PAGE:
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A team of Harvard chemists has succeeded in performing the coldest chemical reaction to ever occur, according to a Nov. 29 paper they published in the peer-reviewed academic journal Science.
Chemistry and Chemical Biology professor Kang-Kuen Ni leads the team, which has been working on this ultracold chemical process for four years.
The team created a technique using lasers that allowed them to set the reaction temperature just a few millionths of a Kelvin above absolute zero — the lowest physically possible temperature. They used the reaction to study the process by which the chemical reactants broke down.
Ming-Guang Hu, a postdoctoral researcher in Ni’s lab, said the team wanted to observe the effects of the ultracold technique on a chemical reaction. Hu is one of the first authors on the paper, along with Yu Liu, a graduate student in the lab.
“Our goal is to apply the ultracold molecule technique to different fields,” Hu said. “For this project specifically, we want to apply the ultracold molecule technique to study the chemical reaction.”
Hu added that scientists have long understood the theoretical basis of the different stages of chemical reactions, but that the new experiment allows them to more directly observe intermediate stages. Hu and Ni said scientists have relatively little knowledge of the short-lived middle stages between reactants and their final products.
“What we were looking for was the products of this reaction, to confirm that these chemical reactions were happening, going from reactants to product,” Ni said. “But a bit of a surprise was that we also see the intermediate, which is usually more transient in nature.”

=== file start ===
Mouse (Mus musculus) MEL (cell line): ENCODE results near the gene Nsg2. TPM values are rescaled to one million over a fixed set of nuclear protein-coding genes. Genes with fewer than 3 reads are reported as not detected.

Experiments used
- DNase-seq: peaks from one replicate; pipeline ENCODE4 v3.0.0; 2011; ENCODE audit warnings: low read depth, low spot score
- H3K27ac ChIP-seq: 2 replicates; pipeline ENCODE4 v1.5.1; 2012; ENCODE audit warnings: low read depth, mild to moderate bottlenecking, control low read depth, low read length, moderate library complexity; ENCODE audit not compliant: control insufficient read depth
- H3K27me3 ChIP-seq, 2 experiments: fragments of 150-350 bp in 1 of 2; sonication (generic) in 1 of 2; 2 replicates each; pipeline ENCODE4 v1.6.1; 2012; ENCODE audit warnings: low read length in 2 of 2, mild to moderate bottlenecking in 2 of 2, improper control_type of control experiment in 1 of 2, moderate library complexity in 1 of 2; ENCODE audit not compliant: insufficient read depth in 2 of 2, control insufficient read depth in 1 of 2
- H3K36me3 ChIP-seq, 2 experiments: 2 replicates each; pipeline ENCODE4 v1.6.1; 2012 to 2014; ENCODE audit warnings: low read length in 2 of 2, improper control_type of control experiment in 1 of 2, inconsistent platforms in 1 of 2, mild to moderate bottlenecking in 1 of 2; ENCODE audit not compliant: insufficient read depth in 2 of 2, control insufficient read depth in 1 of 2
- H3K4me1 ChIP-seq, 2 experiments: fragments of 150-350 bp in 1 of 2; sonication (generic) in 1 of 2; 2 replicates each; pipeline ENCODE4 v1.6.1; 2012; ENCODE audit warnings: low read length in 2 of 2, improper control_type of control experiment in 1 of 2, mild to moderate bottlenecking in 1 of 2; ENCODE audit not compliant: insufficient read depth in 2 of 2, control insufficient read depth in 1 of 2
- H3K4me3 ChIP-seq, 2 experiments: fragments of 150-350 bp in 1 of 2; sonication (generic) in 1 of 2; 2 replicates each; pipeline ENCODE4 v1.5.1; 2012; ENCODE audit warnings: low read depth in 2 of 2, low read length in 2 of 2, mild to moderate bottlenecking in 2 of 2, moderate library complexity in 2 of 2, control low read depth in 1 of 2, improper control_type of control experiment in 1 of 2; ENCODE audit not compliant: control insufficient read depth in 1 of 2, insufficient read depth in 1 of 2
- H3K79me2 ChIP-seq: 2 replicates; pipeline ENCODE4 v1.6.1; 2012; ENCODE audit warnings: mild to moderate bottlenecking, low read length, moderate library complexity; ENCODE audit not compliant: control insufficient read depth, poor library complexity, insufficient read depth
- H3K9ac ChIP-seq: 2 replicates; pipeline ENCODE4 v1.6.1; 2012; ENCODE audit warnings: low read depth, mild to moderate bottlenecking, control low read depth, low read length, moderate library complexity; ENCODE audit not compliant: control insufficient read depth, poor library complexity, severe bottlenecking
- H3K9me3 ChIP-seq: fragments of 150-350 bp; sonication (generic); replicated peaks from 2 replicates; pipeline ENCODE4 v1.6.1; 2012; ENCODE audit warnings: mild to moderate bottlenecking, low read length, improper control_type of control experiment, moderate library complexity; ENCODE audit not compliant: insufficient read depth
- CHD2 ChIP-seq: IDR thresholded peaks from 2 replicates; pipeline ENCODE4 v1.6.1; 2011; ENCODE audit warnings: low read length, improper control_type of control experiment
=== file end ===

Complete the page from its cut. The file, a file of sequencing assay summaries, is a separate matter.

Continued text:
Hu said he hopes the study will help future researchers to better control the speed of ultracold chemical reactions.
“The long-term goal is really to be able to control, or alter, the reaction rate of chemical reactions,” Hu said. “The ultracold technique is probably the most close to that dream.”
The team is currently exploring new ways they can use the ultracold technique, according to a Department of Chemistry and Chemical Biology press release. The release states that the technique may help researchers manipulate reactants during a reaction, prematurely “excite” them, or physically “nudge” them around.
Ni said she has heard very positive reactions to the experiment from other researchers.
“In the very immediate community, people are very excited. It was a bit of a puzzle for at least ten years,” Ni said. “But, moreover, we also saw something that we didn’t expect. Now we have opened up new possibilities to everybody, so the community is very excited to see what we could learn next.”
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